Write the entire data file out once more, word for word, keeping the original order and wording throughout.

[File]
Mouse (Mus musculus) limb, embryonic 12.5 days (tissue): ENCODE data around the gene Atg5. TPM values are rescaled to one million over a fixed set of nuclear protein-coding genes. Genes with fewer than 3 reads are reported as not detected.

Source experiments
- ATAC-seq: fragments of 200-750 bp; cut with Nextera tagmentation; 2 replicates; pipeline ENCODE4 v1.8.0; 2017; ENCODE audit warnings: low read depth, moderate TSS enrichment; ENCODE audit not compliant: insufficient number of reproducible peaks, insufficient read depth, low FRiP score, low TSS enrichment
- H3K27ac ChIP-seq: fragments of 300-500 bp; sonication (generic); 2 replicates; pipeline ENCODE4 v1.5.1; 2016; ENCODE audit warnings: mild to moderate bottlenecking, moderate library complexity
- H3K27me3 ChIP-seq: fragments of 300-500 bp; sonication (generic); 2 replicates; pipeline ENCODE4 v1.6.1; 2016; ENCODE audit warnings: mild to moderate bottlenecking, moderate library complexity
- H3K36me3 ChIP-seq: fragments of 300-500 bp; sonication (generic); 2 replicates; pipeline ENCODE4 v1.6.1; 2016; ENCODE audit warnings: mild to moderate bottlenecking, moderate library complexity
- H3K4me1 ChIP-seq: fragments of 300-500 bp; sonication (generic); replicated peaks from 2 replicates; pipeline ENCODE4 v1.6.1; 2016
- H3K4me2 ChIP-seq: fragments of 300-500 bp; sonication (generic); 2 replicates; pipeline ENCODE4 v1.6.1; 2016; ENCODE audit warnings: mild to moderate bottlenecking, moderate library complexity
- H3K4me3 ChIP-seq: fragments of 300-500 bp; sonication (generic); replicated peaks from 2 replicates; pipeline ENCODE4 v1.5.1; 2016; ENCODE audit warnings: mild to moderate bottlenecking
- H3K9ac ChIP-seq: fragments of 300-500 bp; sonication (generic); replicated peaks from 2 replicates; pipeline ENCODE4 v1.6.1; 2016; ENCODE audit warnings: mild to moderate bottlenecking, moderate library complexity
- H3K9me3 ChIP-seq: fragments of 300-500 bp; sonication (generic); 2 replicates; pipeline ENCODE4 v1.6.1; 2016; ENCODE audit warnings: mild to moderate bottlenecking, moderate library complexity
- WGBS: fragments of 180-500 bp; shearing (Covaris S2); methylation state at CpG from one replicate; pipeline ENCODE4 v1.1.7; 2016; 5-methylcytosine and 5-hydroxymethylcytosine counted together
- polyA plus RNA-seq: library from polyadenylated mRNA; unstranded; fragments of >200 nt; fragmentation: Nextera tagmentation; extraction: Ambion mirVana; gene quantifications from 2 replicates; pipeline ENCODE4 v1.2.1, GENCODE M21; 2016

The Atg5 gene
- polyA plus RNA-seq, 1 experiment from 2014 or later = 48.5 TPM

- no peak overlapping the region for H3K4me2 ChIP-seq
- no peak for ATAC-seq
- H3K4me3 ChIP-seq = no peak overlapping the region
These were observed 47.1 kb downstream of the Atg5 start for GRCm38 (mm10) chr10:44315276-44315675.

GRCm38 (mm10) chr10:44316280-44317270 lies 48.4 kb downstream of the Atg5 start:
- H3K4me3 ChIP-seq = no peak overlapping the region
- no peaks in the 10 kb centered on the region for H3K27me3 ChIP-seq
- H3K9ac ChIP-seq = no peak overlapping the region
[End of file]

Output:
Mouse (Mus musculus) limb, embryonic 12.5 days (tissue): ENCODE data around the gene Atg5. TPM values are rescaled to one million over a fixed set of nuclear protein-coding genes. Genes with fewer than 3 reads are reported as not detected.

Source experiments
- ATAC-seq: fragments of 200-750 bp; cut with Nextera tagmentation; 2 replicates; pipeline ENCODE4 v1.8.0; 2017; ENCODE audit warnings: low read depth, moderate TSS enrichment; ENCODE audit not compliant: insufficient number of reproducible peaks, insufficient read depth, low FRiP score, low TSS enrichment
- H3K27ac ChIP-seq: fragments of 300-500 bp; sonication (generic); 2 replicates; pipeline ENCODE4 v1.5.1; 2016; ENCODE audit warnings: mild to moderate bottlenecking, moderate library complexity
- H3K27me3 ChIP-seq: fragments of 300-500 bp; sonication (generic); 2 replicates; pipeline ENCODE4 v1.6.1; 2016; ENCODE audit warnings: mild to moderate bottlenecking, moderate library complexity
- H3K36me3 ChIP-seq: fragments of 300-500 bp; sonication (generic); 2 replicates; pipeline ENCODE4 v1.6.1; 2016; ENCODE audit warnings: mild to moderate bottlenecking, moderate library complexity
- H3K4me1 ChIP-seq: fragments of 300-500 bp; sonication (generic); replicated peaks from 2 replicates; pipeline ENCODE4 v1.6.1; 2016
- H3K4me2 ChIP-seq: fragments of 300-500 bp; sonication (generic); 2 replicates; pipeline ENCODE4 v1.6.1; 2016; ENCODE audit warnings: mild to moderate bottlenecking, moderate library complexity
- H3K4me3 ChIP-seq: fragments of 300-500 bp; sonication (generic); replicated peaks from 2 replicates; pipeline ENCODE4 v1.5.1; 2016; ENCODE audit warnings: mild to moderate bottlenecking
- H3K9ac ChIP-seq: fragments of 300-500 bp; sonication (generic); replicated peaks from 2 replicates; pipeline ENCODE4 v1.6.1; 2016; ENCODE audit warnings: mild to moderate bottlenecking, moderate library complexity
- H3K9me3 ChIP-seq: fragments of 300-500 bp; sonication (generic); 2 replicates; pipeline ENCODE4 v1.6.1; 2016; ENCODE audit warnings: mild to moderate bottlenecking, moderate library complexity
- WGBS: fragments of 180-500 bp; shearing (Covaris S2); methylation state at CpG from one replicate; pipeline ENCODE4 v1.1.7; 2016; 5-methylcytosine and 5-hydroxymethylcytosine counted together
- polyA plus RNA-seq: library from polyadenylated mRNA; unstranded; fragments of >200 nt; fragmentation: Nextera tagmentation; extraction: Ambion mirVana; gene quantifications from 2 replicates; pipeline ENCODE4 v1.2.1, GENCODE M21; 2016

The Atg5 gene
- polyA plus RNA-seq, 1 experiment from 2014 or later = 48.5 TPM

- no peak overlapping the region for H3K4me2 ChIP-seq
- no peak for ATAC-seq
- H3K4me3 ChIP-seq = no peak overlapping the region
These were observed 47.1 kb downstream of the Atg5 start for GRCm38 (mm10) chr10:44315276-44315675.

GRCm38 (mm10) chr10:44316280-44317270 lies 48.4 kb downstream of the Atg5 start:
- H3K4me3 ChIP-seq = no peak overlapping the region
- no peaks in the 10 kb centered on the region for H3K27me3 ChIP-seq
- H3K9ac ChIP-seq = no peak overlapping the region